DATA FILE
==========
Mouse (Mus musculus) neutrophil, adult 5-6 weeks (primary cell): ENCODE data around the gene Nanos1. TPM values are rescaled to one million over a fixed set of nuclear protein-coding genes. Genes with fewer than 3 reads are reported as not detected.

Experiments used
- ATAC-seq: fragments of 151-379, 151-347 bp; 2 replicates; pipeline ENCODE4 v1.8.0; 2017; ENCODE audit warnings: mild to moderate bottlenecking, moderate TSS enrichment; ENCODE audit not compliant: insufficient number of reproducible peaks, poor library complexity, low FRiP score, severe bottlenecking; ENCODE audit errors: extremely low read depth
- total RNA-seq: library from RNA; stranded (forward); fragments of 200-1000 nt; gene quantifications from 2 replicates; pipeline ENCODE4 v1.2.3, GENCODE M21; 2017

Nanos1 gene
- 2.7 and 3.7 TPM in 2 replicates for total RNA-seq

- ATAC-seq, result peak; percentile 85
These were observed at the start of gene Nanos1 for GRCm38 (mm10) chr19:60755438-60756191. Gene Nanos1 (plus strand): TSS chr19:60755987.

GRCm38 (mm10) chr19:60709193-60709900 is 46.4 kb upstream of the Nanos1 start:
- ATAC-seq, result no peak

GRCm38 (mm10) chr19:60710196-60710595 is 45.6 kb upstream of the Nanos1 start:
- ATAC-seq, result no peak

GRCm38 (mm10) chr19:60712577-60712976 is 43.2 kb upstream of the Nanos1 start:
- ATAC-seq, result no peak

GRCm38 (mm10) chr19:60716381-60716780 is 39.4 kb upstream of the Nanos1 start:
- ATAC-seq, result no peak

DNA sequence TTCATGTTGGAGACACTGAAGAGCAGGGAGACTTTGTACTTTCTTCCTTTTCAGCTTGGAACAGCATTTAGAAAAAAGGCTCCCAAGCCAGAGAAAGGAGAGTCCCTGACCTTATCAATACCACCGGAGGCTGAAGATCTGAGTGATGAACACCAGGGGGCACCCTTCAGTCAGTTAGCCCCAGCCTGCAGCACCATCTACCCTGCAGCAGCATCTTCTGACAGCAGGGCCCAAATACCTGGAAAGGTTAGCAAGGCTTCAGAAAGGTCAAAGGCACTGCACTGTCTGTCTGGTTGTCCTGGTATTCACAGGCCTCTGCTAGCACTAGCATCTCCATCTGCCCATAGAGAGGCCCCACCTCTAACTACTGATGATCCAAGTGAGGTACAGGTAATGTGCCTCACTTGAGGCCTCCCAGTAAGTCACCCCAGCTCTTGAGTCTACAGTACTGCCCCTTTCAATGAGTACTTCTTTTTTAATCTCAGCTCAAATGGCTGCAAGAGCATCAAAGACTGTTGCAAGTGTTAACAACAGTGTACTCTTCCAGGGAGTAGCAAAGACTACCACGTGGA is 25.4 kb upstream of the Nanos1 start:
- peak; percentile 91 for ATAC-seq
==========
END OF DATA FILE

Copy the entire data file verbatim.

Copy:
Mouse (Mus musculus) neutrophil, adult 5-6 weeks (primary cell): ENCODE data around the gene Nanos1. TPM values are rescaled to one million over a fixed set of nuclear protein-coding genes. Genes with fewer than 3 reads are reported as not detected.

Experiments used
- ATAC-seq: fragments of 151-379, 151-347 bp; 2 replicates; pipeline ENCODE4 v1.8.0; 2017; ENCODE audit warnings: mild to moderate bottlenecking, moderate TSS enrichment; ENCODE audit not compliant: insufficient number of reproducible peaks, poor library complexity, low FRiP score, severe bottlenecking; ENCODE audit errors: extremely low read depth
- total RNA-seq: library from RNA; stranded (forward); fragments of 200-1000 nt; gene quantifications from 2 replicates; pipeline ENCODE4 v1.2.3, GENCODE M21; 2017

Nanos1 gene
- 2.7 and 3.7 TPM in 2 replicates for total RNA-seq

- ATAC-seq, result peak; percentile 85
These were observed at the start of gene Nanos1 for GRCm38 (mm10) chr19:60755438-60756191. Gene Nanos1 (plus strand): TSS chr19:60755987.

GRCm38 (mm10) chr19:60709193-60709900 is 46.4 kb upstream of the Nanos1 start:
- ATAC-seq, result no peak

GRCm38 (mm10) chr19:60710196-60710595 is 45.6 kb upstream of the Nanos1 start:
- ATAC-seq, result no peak

GRCm38 (mm10) chr19:60712577-60712976 is 43.2 kb upstream of the Nanos1 start:
- ATAC-seq, result no peak

GRCm38 (mm10) chr19:60716381-60716780 is 39.4 kb upstream of the Nanos1 start:
- ATAC-seq, result no peak

DNA sequence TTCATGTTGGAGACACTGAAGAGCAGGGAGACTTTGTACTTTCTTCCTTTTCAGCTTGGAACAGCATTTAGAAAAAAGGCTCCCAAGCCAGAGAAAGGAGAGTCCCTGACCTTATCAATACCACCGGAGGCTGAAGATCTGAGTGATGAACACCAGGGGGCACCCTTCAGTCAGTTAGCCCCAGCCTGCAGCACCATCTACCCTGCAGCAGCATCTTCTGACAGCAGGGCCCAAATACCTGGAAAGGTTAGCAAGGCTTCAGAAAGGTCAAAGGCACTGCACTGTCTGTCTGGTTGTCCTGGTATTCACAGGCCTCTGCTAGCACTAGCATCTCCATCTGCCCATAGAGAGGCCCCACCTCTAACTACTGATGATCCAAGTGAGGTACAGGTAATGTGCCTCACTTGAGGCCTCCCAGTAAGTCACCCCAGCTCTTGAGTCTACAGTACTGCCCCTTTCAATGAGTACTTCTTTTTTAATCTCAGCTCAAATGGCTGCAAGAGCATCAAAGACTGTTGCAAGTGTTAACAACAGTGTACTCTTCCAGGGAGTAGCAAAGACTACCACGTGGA is 25.4 kb upstream of the Nanos1 start:
- peak; percentile 91 for ATAC-seq